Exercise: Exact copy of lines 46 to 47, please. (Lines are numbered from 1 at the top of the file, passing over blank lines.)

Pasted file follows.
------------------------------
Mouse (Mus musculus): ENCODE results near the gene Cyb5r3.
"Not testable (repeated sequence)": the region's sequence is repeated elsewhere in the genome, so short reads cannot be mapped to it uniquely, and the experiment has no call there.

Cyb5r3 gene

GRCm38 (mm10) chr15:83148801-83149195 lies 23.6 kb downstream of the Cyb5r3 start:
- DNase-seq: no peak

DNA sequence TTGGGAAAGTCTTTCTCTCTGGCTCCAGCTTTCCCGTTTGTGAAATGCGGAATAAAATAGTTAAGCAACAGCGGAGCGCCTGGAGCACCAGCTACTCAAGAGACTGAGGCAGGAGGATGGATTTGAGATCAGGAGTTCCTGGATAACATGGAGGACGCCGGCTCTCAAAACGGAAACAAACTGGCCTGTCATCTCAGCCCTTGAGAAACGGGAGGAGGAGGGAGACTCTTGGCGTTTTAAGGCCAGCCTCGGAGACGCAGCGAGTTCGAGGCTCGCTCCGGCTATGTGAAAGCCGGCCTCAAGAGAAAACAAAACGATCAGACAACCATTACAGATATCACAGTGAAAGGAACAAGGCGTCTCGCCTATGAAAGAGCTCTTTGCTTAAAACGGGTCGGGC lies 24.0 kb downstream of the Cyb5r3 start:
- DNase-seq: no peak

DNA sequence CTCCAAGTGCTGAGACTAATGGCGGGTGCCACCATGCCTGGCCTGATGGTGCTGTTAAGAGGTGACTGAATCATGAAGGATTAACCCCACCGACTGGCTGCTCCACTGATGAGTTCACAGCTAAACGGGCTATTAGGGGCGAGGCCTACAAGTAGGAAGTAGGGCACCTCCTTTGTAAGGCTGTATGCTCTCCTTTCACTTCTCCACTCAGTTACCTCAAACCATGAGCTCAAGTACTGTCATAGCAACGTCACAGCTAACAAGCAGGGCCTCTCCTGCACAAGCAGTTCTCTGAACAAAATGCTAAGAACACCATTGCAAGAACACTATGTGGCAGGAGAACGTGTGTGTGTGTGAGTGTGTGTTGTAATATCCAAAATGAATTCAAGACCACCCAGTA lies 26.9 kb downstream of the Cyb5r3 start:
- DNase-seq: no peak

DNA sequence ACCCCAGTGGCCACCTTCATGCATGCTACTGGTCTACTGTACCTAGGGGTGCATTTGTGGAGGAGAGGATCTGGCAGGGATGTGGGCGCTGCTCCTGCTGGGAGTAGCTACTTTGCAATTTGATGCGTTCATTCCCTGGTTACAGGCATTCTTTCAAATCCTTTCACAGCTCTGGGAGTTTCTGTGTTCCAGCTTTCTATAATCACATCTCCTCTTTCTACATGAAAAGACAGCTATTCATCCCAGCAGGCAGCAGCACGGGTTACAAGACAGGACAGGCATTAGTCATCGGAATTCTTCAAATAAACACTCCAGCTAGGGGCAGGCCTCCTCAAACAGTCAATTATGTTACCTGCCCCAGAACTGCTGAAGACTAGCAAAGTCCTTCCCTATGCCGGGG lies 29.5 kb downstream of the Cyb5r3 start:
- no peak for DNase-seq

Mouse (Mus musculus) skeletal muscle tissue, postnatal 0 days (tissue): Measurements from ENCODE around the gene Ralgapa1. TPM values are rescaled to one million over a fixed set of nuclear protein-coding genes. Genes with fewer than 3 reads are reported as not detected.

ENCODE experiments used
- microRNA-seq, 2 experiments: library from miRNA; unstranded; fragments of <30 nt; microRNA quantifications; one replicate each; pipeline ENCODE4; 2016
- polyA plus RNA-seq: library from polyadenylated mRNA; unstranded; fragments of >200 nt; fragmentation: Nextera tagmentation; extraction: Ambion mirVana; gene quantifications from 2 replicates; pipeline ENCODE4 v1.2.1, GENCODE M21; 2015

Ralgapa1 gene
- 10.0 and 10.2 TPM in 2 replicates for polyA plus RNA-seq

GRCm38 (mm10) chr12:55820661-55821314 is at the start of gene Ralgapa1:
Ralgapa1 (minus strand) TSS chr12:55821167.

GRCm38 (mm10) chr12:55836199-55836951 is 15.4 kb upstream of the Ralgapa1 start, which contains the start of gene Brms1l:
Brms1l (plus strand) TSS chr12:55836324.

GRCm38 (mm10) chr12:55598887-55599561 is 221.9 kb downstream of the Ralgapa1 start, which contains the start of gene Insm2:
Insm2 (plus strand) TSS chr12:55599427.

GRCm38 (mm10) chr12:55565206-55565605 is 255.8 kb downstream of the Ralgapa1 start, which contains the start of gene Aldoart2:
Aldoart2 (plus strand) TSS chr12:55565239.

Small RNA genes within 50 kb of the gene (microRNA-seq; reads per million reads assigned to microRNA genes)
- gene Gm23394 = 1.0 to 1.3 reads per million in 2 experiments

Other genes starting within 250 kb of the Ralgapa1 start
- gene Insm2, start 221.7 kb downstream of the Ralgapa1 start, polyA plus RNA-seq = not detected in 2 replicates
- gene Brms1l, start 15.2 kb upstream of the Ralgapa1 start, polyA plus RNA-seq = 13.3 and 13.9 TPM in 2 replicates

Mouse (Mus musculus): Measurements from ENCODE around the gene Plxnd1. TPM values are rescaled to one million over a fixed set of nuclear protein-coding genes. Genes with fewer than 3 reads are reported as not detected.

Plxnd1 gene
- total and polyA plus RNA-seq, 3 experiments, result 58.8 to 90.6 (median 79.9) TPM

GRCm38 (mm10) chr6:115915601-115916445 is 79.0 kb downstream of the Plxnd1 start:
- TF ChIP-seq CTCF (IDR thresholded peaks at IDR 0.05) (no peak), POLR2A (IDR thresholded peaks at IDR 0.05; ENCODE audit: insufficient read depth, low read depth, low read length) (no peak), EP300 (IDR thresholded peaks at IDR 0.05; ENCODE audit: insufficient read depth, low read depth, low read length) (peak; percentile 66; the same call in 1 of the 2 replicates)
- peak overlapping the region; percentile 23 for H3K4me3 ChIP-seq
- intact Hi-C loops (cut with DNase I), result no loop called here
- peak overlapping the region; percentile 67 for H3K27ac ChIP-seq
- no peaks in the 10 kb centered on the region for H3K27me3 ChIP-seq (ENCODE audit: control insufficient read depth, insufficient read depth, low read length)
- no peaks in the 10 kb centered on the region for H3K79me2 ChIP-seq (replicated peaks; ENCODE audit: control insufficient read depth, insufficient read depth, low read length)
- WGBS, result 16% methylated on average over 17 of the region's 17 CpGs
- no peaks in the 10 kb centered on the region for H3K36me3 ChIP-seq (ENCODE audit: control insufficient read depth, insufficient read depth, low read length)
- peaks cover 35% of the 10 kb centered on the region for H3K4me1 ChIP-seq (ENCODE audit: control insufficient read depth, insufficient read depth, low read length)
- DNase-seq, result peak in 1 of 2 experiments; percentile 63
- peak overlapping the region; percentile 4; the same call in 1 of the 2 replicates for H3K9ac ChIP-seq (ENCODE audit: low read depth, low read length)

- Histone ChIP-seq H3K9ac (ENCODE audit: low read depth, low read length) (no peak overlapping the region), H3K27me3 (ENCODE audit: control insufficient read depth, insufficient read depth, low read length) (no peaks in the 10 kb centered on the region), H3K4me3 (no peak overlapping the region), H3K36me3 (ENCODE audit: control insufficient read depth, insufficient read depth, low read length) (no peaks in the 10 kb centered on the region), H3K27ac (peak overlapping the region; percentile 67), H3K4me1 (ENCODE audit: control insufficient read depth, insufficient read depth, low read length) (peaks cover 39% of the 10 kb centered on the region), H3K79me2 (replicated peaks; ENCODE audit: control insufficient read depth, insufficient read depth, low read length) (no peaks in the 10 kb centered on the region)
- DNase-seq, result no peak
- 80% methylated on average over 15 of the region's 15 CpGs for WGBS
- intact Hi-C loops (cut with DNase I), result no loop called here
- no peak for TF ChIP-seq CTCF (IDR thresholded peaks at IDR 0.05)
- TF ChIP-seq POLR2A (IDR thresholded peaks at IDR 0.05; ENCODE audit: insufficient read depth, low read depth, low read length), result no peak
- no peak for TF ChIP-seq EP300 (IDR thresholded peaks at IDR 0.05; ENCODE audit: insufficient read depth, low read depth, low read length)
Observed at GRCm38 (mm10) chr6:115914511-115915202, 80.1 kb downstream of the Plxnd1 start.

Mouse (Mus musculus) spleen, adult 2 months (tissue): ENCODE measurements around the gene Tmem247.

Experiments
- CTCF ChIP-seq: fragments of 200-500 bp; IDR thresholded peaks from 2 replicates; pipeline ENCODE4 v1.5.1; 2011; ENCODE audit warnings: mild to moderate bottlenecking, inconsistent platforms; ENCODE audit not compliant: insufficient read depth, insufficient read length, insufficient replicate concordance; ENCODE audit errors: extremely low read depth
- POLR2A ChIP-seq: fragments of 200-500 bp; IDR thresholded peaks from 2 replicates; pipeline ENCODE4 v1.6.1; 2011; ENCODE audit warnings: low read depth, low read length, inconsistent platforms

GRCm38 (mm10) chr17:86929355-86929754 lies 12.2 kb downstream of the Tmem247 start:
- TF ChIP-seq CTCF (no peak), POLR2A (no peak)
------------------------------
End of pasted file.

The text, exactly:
- Histone ChIP-seq H3K9ac (ENCODE audit: low read depth, low read length) (no peak overlapping the region), H3K27me3 (ENCODE audit: control insufficient read depth, insufficient read depth, low read length) (no peaks in the 10 kb centered on the region), H3K4me3 (no peak overlapping the region), H3K36me3 (ENCODE audit: control insufficient read depth, insufficient read depth, low read length) (no peaks in the 10 kb centered on the region), H3K27ac (peak overlapping the region; percentile 67), H3K4me1 (ENCODE audit: control insufficient read depth, insufficient read depth, low read length) (peaks cover 39% of the 10 kb centered on the region), H3K79me2 (replicated peaks; ENCODE audit: control insufficient read depth, insufficient read depth, low read length) (no peaks in the 10 kb centered on the region)
- DNase-seq, result no peak